Life as a prisoner of war in Otaru was marked by immense hardships and challenges. Golodoff and his family endured difficult living conditions, with overcrowded quarters and limited resources. Illness and malnutrition were constant companions, as they struggled to survive on meager rations of rice or occasionally a salted herring. The physical toll of their captivity was compounded by the emotional strain of being separated from their loved ones and the constant fear of the unknown.

Despite these adversities, Golodoff and his family found strength in their resilience and the support they provided to one another. They formed bonds with fellow prisoners, sharing stories and offering comfort in the face of adversity. The kindness shown by the chefs, who treated them with compassion and care, provided a glimmer of hope amidst the darkness of their circumstances.

Throughout their time in captivity, Golodoff and his family demonstrated remarkable courage and determination. They faced each day with unwavering resolve, refusing to let their spirits be broken. Their survival was a testament to the human spirit’s ability to endure and find solace even in the most challenging of circumstances.

Aftermath of the War

Abandonment of Attu and Relocation


Following the end of World War II, the devastating impact of the Battle of Attu became evident. The US government made the difficult decision to abandon the village of Attu, as the damage inflicted during the conflict made it impossible for the liberated prisoners of war to return. Gregory Golodoff and the surviving residents were faced with the daunting task of starting anew in different locations.

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Golodoff and his family, along with other survivors, were relocated to the Unangax̂ town of Atka, located about 500 miles east of Attu. This transition brought a mix of emotions – relief at being freed from captivity, but also a sense of loss for their beloved homeland. Despite the challenges, they embraced their new surroundings and worked together to rebuild their lives.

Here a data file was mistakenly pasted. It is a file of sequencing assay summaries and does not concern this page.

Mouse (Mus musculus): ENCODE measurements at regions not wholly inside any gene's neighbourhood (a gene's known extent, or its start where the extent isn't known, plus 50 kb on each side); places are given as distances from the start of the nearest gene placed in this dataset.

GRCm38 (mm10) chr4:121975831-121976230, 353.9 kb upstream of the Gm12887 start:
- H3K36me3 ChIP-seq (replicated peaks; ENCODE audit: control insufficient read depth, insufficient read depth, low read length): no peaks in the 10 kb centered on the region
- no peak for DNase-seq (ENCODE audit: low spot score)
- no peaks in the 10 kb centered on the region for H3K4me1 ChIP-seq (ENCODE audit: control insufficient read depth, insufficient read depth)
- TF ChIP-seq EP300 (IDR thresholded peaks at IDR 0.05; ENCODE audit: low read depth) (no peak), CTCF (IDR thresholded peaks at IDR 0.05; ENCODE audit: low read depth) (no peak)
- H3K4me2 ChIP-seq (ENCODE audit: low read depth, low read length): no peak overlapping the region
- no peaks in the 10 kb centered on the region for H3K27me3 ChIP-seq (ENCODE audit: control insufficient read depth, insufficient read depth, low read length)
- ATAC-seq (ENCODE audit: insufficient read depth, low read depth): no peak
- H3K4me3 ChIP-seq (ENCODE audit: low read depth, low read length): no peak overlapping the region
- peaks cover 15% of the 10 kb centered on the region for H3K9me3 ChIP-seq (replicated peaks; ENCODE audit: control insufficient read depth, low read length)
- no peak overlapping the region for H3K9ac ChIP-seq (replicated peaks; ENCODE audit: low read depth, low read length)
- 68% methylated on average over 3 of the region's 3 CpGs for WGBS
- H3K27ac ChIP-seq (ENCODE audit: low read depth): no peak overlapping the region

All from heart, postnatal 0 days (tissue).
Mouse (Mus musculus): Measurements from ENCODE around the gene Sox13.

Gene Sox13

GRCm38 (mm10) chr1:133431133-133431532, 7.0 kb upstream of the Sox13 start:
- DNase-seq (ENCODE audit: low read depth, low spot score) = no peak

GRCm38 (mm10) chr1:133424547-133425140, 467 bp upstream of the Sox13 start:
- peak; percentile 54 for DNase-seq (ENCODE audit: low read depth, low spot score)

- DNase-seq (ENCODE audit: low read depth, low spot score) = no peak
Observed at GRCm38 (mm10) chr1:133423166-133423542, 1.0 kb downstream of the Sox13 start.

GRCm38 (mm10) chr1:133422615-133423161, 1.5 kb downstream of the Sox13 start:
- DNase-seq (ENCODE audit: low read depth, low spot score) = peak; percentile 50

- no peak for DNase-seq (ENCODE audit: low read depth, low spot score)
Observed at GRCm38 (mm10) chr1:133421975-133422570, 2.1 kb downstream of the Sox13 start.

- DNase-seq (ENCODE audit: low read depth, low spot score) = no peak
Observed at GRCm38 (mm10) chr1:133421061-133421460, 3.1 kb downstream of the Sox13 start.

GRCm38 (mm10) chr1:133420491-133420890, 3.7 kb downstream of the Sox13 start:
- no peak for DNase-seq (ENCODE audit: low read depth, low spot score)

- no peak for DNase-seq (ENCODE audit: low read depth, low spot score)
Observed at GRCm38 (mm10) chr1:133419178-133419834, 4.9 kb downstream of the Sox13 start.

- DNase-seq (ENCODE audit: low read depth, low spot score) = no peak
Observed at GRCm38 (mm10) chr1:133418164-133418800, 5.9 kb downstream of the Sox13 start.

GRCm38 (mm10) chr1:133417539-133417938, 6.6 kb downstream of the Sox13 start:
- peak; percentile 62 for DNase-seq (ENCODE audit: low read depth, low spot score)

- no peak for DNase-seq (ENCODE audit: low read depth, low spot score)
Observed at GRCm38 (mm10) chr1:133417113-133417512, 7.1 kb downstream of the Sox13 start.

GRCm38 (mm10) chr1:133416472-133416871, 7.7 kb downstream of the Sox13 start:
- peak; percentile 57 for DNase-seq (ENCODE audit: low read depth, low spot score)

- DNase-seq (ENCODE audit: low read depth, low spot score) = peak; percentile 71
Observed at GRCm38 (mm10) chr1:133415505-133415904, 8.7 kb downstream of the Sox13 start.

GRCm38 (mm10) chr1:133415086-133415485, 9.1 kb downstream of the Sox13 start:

Life in Atka and Golodoff’s Perspective

For Golodoff and his family, Atka became their new home and a symbol of resilience. They found solace in the tight-knit community and the shared experiences of survival. Life in Atka revolved around the pursuit of sustenance, with hunting and fishing becoming essential activities. Golodoff, like many others, immersed himself in these traditional practices, finding a sense of purpose and connection to his cultural heritage.

Reflecting on his experiences, Golodoff acknowledges the profound impact that the Battle of Attu and his time as a prisoner of war had on his life. While the conflict brought unimaginable hardships, it also shaped his perspective and instilled in him a deep appreciation for the simple joys of everyday life. He cherishes the bonds formed with fellow survivors and the strength that emerged from their collective resilience.

Golodoff’s story serves as a testament to the indomitable human spirit and the ability to find hope and purpose even in the face of adversity. His journey from the ruins of Attu to the vibrant community of Atka is a testament to the power of resilience and the enduring strength of the human spirit.

Gregory Golodoff, the last living individual born and raised in Attu, a remote island in the Aleutian Chain, passed away on November 17. Golodoff’s family was imprisoned by the Japanese Imperial Army during World War II, enduring three years of illness and malnutrition. After the war, the surviving POWs were unable to return to their homes, and Attu was abandoned. Golodoff and his family settled in the town of Atka, where he lived most of his life. Despite the hardships he faced, Golodoff focused on hunting, fishing, and practicing subsistence living. His passing marks the end of a chapter in the history of Attu.